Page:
Three on the Street

Review of Thunder Above, Deeps Below, Yale Cabaret

A. Rey Pamatmat’s Thunder Above, Deeps Below plays in some ways like a fairy tale, but what the playwright has in mind, given the title’s reference to Pericles, are the plays, often called “romances,” that Shakespeare wrote later in his career. The possibility of tragedy is present, but a certain saving grace, often beyond the bounds of the merely human, carries the day.

 Gil (Bianca Castro), Hector (Ricardo Dávila) (photo: Elizabeth Green)

Gil (Bianca Castro), Hector (Ricardo Dávila) (photo: Elizabeth Green)

In Pamatmat’s play, the tragic dimension comes from the hand-to-mouth life on the streets of an unlikely trio: Teresa (Francesca Fernandez McKenzie), sort of the den-mother of the bunch, a Filipina who still mourns the mixed-race child her parents wouldn’t allow her to have; Hector (Ricardo Dávila), a Puerto Rican youth who sells sexual favors on the street and who has become the obsession of Locke, (Jason Land), a married black man; and Gil (Bianca Castro), a transexual who wants to trade her male equipment for female. Together, they’re trying to raise the money for three bus tickets to California, to escape the encroaching cold of another Chicago winter. They hang out near, and sometimes take shelter in, a coffee shop where Marisol (Patricia Fa’asua) waits tables and lends a helping hand when she can. A further device, where Shakespearean romance comes into view, poses James Udom as Perry, a figure from Teresa’s past who seeks his Perdita, so to speak, and imagery of a ghostly boatman (Fa’asua), and, for Gil, the hope that one day her prince will come.

In the Cab production, the play's tone can be hard to pinpoint. That might be deliberate, but for the romance elements to surprise us, the hard scrabble elements have to be convincing. The street characters here are all easily likeable, and that very quality makes their desperation feel a bit like an after-school special about “choices.” The bonds these three feel for each other are best perceived under duress, as in the final show-down in the coffee shop, when Marisol confronts Hector with his past. Other scenes of struggle, such as the love-hate relations between Hector and Locke, are the most vivid aspects of the drama. Also on the plus side is Gil’s big number, providing show-stopping charisma that earns her either an admirer or a stalker (Armando Huipe) whose intentions create further drama.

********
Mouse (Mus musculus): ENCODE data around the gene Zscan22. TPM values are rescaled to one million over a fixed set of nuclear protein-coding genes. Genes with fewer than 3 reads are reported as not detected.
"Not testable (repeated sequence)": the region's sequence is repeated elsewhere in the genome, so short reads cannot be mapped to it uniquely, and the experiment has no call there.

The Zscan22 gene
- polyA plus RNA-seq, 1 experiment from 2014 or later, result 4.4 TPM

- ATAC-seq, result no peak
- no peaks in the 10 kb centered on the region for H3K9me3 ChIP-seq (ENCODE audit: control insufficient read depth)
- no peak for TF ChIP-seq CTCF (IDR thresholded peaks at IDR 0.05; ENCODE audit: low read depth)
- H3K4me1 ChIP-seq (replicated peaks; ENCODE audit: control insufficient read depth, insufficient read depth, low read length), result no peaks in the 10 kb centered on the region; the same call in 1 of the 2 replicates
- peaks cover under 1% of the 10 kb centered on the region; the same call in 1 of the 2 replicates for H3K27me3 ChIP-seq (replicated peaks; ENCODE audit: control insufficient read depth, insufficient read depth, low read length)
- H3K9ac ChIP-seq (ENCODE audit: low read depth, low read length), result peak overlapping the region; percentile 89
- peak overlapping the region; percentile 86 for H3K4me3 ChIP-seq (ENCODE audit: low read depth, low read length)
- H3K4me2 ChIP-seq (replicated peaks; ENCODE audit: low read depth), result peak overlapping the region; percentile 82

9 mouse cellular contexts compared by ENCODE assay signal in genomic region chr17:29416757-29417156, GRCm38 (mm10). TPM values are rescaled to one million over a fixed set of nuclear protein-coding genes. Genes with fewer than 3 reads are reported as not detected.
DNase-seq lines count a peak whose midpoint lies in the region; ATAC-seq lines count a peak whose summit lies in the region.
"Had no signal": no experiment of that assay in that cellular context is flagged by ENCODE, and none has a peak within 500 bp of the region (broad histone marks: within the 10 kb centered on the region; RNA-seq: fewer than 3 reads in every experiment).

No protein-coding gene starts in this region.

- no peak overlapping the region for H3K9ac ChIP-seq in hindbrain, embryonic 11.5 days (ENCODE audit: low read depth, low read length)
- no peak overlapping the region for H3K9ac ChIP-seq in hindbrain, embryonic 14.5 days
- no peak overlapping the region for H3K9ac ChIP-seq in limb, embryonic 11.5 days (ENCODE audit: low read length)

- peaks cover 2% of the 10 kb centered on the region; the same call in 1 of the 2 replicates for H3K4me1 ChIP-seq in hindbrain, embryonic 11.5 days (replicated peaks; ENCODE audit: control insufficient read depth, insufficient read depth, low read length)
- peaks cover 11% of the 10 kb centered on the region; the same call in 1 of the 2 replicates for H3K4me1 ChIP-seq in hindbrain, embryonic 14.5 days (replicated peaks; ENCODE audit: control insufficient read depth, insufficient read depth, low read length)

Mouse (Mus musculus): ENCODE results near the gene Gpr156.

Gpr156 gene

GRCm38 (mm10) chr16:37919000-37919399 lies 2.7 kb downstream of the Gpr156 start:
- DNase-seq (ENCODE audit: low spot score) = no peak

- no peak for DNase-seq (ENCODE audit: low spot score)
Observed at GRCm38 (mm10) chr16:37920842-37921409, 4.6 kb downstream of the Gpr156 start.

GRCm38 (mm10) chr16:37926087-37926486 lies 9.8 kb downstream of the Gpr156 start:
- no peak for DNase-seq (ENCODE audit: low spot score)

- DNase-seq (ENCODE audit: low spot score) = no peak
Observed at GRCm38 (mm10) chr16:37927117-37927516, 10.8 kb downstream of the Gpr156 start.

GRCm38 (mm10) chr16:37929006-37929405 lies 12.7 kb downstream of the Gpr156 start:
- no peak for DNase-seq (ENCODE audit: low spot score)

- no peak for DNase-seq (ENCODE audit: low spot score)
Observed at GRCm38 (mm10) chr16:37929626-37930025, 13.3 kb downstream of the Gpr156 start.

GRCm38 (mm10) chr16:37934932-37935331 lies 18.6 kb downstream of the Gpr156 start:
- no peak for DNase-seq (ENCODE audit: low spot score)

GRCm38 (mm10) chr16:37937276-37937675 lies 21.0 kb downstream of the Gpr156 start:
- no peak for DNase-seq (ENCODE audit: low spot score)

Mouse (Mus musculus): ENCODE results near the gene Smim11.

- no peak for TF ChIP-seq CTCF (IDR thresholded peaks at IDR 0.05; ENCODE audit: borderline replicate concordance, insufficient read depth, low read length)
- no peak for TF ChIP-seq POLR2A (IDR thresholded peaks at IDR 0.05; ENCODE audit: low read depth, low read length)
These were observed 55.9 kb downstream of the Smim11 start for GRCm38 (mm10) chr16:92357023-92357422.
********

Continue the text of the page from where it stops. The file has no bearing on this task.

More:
Teresa (Francesca Fernandez McKenzie), Marisol (Patricia Fa'asua), Hector (Ricardo Dávila) (photo: Elizabeth Green)

Teresa (Francesca Fernandez McKenzie), Marisol (Patricia Fa'asua), Hector (Ricardo Dávila) (photo: Elizabeth Green)

Director Sebastian Arboleda, working with non-actors in some key roles, makes the most of the play’s potential for open staging. The cast move easily between imagined street, imagined lakeside, imagined coffee shop, imagined swanky apartment; the main set element, a large, transparent curtain at the back, is used effectively to set off some incidents from the immediate action. One also has the sense that, to make this full-length play fit a Cab show’s running time, certain cuts have perhaps thinned-out elements of characterization that might help us inhabit this world more fully. Pamatmat’s text can be rather lyrical, and that quality needs a certain pacing to be developed fully.

 Teresa (Francesca Fernandez McKenzie), Gil (Bianca Castro) (photo: Elizabeth Green)

Teresa (Francesca Fernandez McKenzie), Gil (Bianca Castro) (photo: Elizabeth Green)

A compelling element here is that the production combines impersonation and authenticity. Dávila, always a very capable actor, makes us see Hector as the changeable teen he is, while Castro is not an actor playing a transgender character—she is herself a trans performer and becomes Gil for the play’s purposes. Her role asks her to be acutely discerning, sympathetic, quick-witted, and dreamy, by turns. It’s a tall order. As Teresa, McKenzie frowns and scowls like a harried mother of wayward children, though her pay-off scene at the end is conveyed with winning joy.

A complicated stab at giving us a sense of lives lived on the edge, while also buttressing such lives with deliberate romance elements, Thunder Above, Deeps Below is best at registering the mystery of friendship.

 

Thunder Above, Deeps Below
By A. Rey Pamatmat
Directed by Sebastian Arboleda

Assistant Director: Jamie Farkas; Dramaturg: Amauta Marston-Firmino; Set Designer: Riw Rakklulchon; Lighting Designer: Elizabeth Green; Costume Designer: Cole McCarty; Sound Designer: Tye Hunt Fitzgerald; Fight Choreographer: Jonathan Higginbotham; Technical Director: Matt Davis; Stage Manager: Sarah Thompson; Producer: Trent Anderson

Cast: Bianca Castro, Patricia Fa’asua, Jason Land, Francesca Fernandez McKenzie, Armando Huipe, Ricardo Dávila, James Udom

Yale Cabaret
November 3-5, 2016